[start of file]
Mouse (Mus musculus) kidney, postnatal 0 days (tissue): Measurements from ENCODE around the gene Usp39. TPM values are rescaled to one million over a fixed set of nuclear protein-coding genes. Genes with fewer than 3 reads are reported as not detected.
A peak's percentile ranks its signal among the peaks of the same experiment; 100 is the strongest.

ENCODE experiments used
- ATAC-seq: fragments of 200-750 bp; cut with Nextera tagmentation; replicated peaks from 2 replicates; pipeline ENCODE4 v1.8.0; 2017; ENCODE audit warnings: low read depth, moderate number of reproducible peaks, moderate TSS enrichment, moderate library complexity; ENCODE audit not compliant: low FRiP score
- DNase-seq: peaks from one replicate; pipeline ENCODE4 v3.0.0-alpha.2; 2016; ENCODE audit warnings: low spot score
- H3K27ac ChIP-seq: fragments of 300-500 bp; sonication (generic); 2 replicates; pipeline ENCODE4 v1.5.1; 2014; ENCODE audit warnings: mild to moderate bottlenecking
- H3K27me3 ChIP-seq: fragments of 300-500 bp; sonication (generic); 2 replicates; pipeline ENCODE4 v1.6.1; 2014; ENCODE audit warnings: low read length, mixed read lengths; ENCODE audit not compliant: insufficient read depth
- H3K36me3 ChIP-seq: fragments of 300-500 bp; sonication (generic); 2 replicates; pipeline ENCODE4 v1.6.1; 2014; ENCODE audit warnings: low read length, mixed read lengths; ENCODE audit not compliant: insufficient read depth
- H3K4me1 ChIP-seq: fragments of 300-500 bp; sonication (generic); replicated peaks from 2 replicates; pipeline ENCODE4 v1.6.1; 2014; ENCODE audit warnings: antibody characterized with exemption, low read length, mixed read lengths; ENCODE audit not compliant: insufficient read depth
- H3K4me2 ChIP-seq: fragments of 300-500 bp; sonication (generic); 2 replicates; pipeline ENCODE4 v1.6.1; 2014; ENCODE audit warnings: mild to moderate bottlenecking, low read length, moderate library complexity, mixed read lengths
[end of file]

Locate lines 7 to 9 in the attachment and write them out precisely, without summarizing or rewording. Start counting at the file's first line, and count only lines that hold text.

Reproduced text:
- H3K27me3 ChIP-seq: fragments of 300-500 bp; sonication (generic); 2 replicates; pipeline ENCODE4 v1.6.1; 2014; ENCODE audit warnings: low read length, mixed read lengths; ENCODE audit not compliant: insufficient read depth
- H3K36me3 ChIP-seq: fragments of 300-500 bp; sonication (generic); 2 replicates; pipeline ENCODE4 v1.6.1; 2014; ENCODE audit warnings: low read length, mixed read lengths; ENCODE audit not compliant: insufficient read depth
- H3K4me1 ChIP-seq: fragments of 300-500 bp; sonication (generic); replicated peaks from 2 replicates; pipeline ENCODE4 v1.6.1; 2014; ENCODE audit warnings: antibody characterized with exemption, low read length, mixed read lengths; ENCODE audit not compliant: insufficient read depth